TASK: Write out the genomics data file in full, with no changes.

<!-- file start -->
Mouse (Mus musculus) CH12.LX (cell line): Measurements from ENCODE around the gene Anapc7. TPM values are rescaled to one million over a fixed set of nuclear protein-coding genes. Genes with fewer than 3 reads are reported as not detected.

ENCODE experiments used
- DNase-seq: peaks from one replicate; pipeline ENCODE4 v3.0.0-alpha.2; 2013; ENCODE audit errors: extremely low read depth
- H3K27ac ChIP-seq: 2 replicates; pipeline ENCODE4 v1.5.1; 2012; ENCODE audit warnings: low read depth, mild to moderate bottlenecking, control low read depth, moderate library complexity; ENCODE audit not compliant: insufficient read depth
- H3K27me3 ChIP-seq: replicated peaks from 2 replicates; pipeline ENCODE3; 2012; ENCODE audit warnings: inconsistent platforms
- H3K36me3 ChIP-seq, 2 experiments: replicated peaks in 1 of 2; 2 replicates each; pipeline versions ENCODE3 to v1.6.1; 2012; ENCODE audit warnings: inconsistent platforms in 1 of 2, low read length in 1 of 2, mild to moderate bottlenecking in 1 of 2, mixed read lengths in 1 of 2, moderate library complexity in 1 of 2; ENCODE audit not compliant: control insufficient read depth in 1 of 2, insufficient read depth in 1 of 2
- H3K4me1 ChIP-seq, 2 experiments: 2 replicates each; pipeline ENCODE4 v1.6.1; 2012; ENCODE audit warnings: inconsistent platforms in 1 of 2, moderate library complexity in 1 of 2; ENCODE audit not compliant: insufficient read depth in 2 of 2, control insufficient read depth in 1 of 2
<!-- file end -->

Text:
Mouse (Mus musculus) CH12.LX (cell line): Measurements from ENCODE around the gene Anapc7. TPM values are rescaled to one million over a fixed set of nuclear protein-coding genes. Genes with fewer than 3 reads are reported as not detected.

ENCODE experiments used
- DNase-seq: peaks from one replicate; pipeline ENCODE4 v3.0.0-alpha.2; 2013; ENCODE audit errors: extremely low read depth
- H3K27ac ChIP-seq: 2 replicates; pipeline ENCODE4 v1.5.1; 2012; ENCODE audit warnings: low read depth, mild to moderate bottlenecking, control low read depth, moderate library complexity; ENCODE audit not compliant: insufficient read depth
- H3K27me3 ChIP-seq: replicated peaks from 2 replicates; pipeline ENCODE3; 2012; ENCODE audit warnings: inconsistent platforms
- H3K36me3 ChIP-seq, 2 experiments: replicated peaks in 1 of 2; 2 replicates each; pipeline versions ENCODE3 to v1.6.1; 2012; ENCODE audit warnings: inconsistent platforms in 1 of 2, low read length in 1 of 2, mild to moderate bottlenecking in 1 of 2, mixed read lengths in 1 of 2, moderate library complexity in 1 of 2; ENCODE audit not compliant: control insufficient read depth in 1 of 2, insufficient read depth in 1 of 2
- H3K4me1 ChIP-seq, 2 experiments: 2 replicates each; pipeline ENCODE4 v1.6.1; 2012; ENCODE audit warnings: inconsistent platforms in 1 of 2, moderate library complexity in 1 of 2; ENCODE audit not compliant: insufficient read depth in 2 of 2, control insufficient read depth in 1 of 2